Many members will manage a team of construction workers who work a variety of shifts, some of which start very early in the morning.
You may be aware of some workers who are very tired on occasions which could lead to errors and accidents in the workplace. Here, we give you some information on the causes and management of being over-tired.
Fatigue, the feeling of tiredness and being unable to perform work effectively, is often a root cause of major accidents. Employers have a legal responsibility to manage the risks from fatigue – it should be managed like any other hazard. It is important that as a manager, you are aware of the causes of fatigue, what effect it can have on a person and how best to avoid or reduce fatigue.
CAUSES OF FATIGUE
The main factors are:
Less than eight hours sleep each night – either acute or cumulative
Working at a low point in the day e.g. early hours of the morning, mid to late afternoon and after a meal
Long working hours, particularly if these are as long at 14 to 16 hours
Poorly designed shift work where employees are working irregular shifts rather than forward rotating ones
Inadequate breaks during the working day
Poor physical working environment
Physically demanding work
Certain medical conditions e.g. diabetes, heart disease, epilepsy.
THE MAIN EFFECTS OF FATIGUE
Compared with their normal state, a fatigued person will:
Have difficulty in concentrating; making decisions or taking in and acting on information
Have more frequent lapses of attention or memory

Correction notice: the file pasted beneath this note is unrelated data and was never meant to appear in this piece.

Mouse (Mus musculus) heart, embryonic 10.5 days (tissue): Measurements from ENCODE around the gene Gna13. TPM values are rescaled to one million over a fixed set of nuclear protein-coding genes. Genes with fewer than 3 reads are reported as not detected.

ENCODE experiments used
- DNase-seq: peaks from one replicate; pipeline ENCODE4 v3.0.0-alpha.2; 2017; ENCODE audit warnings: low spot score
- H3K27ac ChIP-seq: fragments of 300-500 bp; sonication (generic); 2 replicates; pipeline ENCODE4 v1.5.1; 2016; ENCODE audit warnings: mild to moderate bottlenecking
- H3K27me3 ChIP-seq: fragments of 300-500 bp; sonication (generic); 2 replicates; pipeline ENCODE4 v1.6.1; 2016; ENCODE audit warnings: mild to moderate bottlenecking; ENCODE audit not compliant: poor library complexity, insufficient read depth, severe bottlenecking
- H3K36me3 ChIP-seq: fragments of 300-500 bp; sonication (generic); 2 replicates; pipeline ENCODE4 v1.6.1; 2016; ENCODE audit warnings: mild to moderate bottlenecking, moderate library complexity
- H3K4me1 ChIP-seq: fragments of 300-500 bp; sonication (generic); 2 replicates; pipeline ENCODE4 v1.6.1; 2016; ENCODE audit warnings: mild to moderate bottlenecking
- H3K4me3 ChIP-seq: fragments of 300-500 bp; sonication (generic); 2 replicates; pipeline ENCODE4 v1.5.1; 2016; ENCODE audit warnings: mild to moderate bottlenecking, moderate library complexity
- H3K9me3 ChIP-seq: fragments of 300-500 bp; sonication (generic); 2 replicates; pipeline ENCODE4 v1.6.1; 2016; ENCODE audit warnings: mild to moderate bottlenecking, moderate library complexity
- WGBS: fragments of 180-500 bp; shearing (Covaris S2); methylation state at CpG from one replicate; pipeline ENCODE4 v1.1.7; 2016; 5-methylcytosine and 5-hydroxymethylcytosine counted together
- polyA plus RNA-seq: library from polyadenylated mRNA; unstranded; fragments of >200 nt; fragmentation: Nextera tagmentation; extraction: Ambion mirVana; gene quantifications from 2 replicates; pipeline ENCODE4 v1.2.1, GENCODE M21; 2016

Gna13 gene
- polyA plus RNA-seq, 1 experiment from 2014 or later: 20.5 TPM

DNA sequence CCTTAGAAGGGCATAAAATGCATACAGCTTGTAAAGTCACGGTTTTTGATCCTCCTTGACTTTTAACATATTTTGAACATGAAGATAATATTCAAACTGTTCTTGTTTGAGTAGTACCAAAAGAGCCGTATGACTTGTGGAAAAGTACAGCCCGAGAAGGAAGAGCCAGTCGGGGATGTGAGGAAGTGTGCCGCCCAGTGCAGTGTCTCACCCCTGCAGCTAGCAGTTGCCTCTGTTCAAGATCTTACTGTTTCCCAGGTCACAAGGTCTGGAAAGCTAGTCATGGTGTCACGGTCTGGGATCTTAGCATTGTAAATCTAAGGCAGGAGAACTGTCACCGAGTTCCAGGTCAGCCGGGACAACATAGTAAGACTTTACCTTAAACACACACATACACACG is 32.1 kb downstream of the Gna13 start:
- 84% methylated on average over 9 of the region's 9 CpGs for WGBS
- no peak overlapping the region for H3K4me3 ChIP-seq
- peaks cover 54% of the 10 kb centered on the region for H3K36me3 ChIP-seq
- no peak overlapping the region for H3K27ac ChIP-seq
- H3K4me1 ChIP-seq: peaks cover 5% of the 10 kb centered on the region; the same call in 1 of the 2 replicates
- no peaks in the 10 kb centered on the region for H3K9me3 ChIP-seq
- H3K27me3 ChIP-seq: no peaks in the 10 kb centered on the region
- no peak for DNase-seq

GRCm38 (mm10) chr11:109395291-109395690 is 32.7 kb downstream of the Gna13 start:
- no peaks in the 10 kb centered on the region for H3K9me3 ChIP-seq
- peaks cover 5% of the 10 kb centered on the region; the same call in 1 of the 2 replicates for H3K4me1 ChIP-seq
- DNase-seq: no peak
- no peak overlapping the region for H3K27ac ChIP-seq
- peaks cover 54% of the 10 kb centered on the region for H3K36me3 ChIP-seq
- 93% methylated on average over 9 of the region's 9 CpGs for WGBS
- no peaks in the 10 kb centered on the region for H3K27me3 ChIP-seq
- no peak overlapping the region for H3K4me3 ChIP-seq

React more slowly
Make more errors
Occasionally fall asleep at work – momentarily or for several minutes
Have little motivation or interest in their work
HOW TO REDUCE FATIGUE IN THE WORKPLACE
There are a number of things that can be done. As much as possible make sure employees’:
Working hours are not too long
Have the opportunity to sleep for at least eight hours between shifts
Do not work more than four night shifts in a row or two if they are 12 hour shifts
Have at least two days off after nights
Shifts rotate ‘forwards – mornings, then afternoons, then nights
Avoid long shifts, double shifts and too much overtime
Take quality rest breaks i.e. they should physically stop work for an allocated period of time for refreshments and food and allow their bodies to rest
Do interesting and varied work at night and other low points but make sure these are not too demanding or too monotonous/repetitive. Critical jobs should be avoided at these times.
Try to fit in with individual preferences – some people are ‘morning people’ others are ‘night people’
Ensure that the work environment doesn’t cause drowsiness – there should be as much light as possible, it should not be too hot and there should be a variation in the level of sound
Carry out thorough investigations on incidents or accidents where fatigue may be responsible.
WHAT EMPLOYERS HAVE TO DO TO PROTECT EMPLOYEES FROM FATIGUE IN THE WORKPLACE Employers have a general duty of care under The Management of Health and Safety at Work Regulations 1999 to minimise the risk to the health and safety of all employees whilst at work. Suitable and sufficient risk assessments should be carried out the workplace and individual roles within the organisation. Hazards should be identified and risks either eliminated or minimised.
WHO CAN HELP IF AN EMPLOYEE IS FATIGUED
Their company doctor or GP
Their safety representative
The Health & Safety Executive